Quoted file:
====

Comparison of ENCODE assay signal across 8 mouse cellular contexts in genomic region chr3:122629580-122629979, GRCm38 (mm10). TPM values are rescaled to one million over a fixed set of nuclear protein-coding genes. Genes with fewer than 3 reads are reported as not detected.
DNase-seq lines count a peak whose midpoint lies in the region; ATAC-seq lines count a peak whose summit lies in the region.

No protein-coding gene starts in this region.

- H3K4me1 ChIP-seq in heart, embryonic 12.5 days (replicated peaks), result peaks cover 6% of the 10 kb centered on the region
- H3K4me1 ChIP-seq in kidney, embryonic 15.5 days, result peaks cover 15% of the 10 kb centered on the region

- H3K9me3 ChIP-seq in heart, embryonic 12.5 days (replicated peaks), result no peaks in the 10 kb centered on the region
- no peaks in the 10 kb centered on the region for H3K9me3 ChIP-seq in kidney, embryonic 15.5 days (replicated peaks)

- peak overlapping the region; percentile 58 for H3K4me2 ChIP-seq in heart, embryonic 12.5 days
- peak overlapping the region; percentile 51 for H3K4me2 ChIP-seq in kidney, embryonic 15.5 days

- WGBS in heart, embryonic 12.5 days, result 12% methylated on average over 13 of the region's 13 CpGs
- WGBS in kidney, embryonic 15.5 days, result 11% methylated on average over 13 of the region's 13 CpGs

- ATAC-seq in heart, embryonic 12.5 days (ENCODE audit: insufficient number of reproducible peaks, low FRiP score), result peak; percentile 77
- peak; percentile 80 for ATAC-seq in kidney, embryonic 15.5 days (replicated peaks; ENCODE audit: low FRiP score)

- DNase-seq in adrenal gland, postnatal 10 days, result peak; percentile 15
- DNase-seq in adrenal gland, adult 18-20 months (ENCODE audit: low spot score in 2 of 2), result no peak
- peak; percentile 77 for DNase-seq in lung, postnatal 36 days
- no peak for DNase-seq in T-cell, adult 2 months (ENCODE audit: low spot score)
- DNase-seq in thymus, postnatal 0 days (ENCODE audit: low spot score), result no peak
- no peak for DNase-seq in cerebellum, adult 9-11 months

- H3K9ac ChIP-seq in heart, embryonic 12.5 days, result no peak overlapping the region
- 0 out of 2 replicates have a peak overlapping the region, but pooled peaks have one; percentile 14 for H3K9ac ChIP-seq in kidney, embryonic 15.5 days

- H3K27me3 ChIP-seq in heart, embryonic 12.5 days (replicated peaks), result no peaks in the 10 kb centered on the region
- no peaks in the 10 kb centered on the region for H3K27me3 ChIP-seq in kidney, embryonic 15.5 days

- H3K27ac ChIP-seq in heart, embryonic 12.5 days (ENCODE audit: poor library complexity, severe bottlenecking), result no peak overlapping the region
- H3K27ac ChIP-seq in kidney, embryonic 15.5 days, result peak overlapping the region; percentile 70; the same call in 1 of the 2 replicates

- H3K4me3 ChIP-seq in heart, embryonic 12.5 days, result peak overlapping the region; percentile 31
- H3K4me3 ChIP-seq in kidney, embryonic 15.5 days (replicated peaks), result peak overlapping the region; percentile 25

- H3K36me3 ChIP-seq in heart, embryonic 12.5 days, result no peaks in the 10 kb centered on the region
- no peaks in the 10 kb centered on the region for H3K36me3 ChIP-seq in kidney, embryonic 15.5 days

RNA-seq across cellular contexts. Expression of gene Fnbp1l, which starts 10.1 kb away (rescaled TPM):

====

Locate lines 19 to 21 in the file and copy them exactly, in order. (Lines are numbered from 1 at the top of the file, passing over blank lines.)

- no peak for DNase-seq in cerebellum, adult 9-11 months

- H3K9ac ChIP-seq in heart, embryonic 12.5 days, result no peak overlapping the region
- 0 out of 2 replicates have a peak overlapping the region, but pooled peaks have one; percentile 14 for H3K9ac ChIP-seq in kidney, embryonic 15.5 days